This is the fifth post in the so-called “Month of Posts”; part of a personal challenge that I have set myself on reaching three years of this blog existence. The idea of this post – and its title – has been sat in the draft section of my blog for almost three years; during this time it has gained the distinction of oldest draft and each time I dug into one of the older ideas I always felt slightly guilty when scrolling past this title. But today is the day on which this draft becomes a fully fledged post and sees the light of day.

So, what is this post all about? The simple answer is: squirrels.

This can be traced back to the spring of 2018 when I visited Compton Castle, near Torbay. I went with my daughter and we spent time having a nose around the National Trust property, through the building and the garden, whilst also enjoying the opportunity to dress-up in the clothes available. Unluckily on this day the cafe was not open, but during this period I held a personal grudge against the Trust for its insistence on not serving plain scones (which put a whole dampener on the cream tea I would have to conclude a National Trust visit).

We undertook one of the excellent little trails that are provided for children at these types of properties; this particular one involved the finding of little fluffy squirrel dolls around the home. It was whilst we were collecting the necessary clues that we realised that Compton Castle was incredibly obsessed with squirrels. They were everywhere, being carved into wooden pews in the chapel and seemingly proudly promoted.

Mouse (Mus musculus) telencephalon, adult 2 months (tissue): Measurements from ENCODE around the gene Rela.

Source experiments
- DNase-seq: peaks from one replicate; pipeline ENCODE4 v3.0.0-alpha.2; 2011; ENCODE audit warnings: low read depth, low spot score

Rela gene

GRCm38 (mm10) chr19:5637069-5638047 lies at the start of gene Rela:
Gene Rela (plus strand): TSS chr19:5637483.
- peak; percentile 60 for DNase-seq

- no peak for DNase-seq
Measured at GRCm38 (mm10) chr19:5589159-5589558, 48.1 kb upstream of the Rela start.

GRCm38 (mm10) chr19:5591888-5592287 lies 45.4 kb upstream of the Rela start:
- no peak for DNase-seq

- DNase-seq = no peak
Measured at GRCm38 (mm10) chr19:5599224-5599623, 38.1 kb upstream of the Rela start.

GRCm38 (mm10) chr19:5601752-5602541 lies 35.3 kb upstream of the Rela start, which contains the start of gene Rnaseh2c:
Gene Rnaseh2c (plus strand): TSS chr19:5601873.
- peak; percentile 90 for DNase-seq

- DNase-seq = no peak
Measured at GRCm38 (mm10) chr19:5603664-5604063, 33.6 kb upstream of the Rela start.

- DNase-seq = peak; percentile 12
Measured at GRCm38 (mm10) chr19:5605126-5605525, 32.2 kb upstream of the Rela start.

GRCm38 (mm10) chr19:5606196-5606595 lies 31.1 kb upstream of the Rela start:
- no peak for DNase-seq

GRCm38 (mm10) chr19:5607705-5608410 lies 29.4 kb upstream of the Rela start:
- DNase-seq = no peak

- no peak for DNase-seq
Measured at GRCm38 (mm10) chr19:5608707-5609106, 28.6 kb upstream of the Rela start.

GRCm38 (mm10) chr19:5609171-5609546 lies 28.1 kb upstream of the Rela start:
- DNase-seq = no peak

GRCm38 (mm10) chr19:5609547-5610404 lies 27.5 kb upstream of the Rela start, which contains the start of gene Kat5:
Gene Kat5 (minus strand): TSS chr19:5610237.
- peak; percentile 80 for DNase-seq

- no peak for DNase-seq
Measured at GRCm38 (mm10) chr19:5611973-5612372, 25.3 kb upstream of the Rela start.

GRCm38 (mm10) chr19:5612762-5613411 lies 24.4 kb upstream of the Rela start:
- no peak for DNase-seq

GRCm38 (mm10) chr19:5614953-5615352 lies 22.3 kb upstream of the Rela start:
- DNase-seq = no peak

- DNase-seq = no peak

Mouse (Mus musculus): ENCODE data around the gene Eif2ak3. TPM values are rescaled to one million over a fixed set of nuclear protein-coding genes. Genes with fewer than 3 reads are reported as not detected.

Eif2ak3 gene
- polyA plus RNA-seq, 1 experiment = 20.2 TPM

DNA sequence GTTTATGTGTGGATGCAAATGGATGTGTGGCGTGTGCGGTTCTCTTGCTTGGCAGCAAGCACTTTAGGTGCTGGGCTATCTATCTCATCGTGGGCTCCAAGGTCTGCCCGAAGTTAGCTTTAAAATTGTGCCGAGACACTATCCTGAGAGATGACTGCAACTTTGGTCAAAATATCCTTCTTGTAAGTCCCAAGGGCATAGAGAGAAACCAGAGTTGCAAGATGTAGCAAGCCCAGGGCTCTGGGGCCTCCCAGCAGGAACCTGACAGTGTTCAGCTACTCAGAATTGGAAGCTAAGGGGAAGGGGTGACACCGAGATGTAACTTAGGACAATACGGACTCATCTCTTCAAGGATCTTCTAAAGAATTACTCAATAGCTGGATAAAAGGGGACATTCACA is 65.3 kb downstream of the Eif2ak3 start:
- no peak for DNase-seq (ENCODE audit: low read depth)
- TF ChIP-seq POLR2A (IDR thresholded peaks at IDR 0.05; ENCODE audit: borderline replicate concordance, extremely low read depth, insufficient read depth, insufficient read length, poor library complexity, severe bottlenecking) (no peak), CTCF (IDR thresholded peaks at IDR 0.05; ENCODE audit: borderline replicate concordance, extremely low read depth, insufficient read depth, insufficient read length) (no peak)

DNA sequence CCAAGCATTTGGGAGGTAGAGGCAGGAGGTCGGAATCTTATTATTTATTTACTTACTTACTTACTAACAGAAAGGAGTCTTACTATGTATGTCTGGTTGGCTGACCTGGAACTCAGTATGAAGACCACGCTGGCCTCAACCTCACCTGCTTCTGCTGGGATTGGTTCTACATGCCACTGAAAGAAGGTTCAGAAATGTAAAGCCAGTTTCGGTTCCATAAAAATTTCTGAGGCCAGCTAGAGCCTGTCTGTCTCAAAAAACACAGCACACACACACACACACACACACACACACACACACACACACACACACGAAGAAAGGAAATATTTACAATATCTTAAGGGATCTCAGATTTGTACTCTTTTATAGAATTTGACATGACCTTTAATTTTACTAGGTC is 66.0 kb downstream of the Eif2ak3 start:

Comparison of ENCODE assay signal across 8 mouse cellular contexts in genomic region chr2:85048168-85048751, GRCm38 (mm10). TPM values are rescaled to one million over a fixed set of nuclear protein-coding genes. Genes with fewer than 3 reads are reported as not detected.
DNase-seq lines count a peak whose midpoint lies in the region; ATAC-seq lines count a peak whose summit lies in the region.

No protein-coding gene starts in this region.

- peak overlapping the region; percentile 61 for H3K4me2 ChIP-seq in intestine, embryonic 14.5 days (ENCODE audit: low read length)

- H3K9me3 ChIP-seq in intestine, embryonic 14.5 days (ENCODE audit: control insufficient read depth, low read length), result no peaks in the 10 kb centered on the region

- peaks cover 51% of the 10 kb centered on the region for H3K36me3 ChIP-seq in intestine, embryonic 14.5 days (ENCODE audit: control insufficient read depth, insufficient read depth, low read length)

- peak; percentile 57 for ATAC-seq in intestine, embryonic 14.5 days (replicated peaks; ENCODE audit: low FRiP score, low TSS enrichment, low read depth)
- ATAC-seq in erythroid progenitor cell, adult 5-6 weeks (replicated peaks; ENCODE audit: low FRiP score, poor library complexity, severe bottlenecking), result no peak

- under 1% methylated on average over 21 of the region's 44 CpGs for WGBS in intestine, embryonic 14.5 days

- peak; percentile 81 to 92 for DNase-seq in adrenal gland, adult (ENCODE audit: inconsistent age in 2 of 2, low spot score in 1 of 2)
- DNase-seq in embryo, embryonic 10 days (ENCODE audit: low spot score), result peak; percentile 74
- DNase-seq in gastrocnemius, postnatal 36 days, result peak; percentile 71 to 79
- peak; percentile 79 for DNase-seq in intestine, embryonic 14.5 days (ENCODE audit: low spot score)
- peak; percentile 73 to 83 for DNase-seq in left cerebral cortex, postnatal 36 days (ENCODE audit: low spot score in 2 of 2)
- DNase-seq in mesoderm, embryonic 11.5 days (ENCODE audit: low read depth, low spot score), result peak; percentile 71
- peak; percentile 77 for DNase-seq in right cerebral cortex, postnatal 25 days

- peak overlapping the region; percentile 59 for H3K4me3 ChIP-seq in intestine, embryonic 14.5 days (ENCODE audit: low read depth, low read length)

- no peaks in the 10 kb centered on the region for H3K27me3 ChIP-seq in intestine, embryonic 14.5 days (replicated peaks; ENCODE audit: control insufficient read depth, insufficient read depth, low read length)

The reason for this is due to Sir Humphrey Gilbert. Gilbert was one of the “sea-dogs” of the Elizabethan period, many of which coming from Devon (also including the likes of Sir Francis Drake of St. Budeaux fame). The National Trust page states:

The squirrel is significant to Compton Castle as it was the name of the ship Sir Humphrey Gilbert sailed to colonise Newfoundland in 1583 in the name of Queen Elizabeth I.

Newfoundland was one of numerous places that were claimed for Elizabeth. During his epic circumnavigation of the globe, Drake also claimed lands as far away as California for the English crown. It was during the early stages of the growth of English imperialism, with the most notable colony coming in the form of Roanoke in modern-day Virginia. This colony, however, was abandoned in the 1580s, leading to many conspiracies about what happened to the colonists there. Ultimately, Elizabeth did not live to see any successful colonial ventures, however, during her successor’s reign (James I) the settlements of Jamestown (established 1607) and Plymouth (established 1620) were created.

Just as Compton Castle is lovingly obsessed with the squirrel, Gilbert was likewise obsessed with the ship Squirrel. In 1583, having claimed Newfoundland, he remained on board the ship despite pleas from others for him to go on board the larger (and therefore more safe) Golden Hind. Even despite placing his foot on a nail (which needed bandaging) and the raging storms of the sea, Gilbert remained on Squirrel. The Wikipedia page notes:

Despite the persuasions of others, who wished him to take to the larger vessel, Gilbert stayed put and was observed sitting in the stern of his frigate, reading a book.

Ultimately, as predicted by others, Squirrel was overwhelmed and sunk in a storm, thereby killing Gilbert in the process.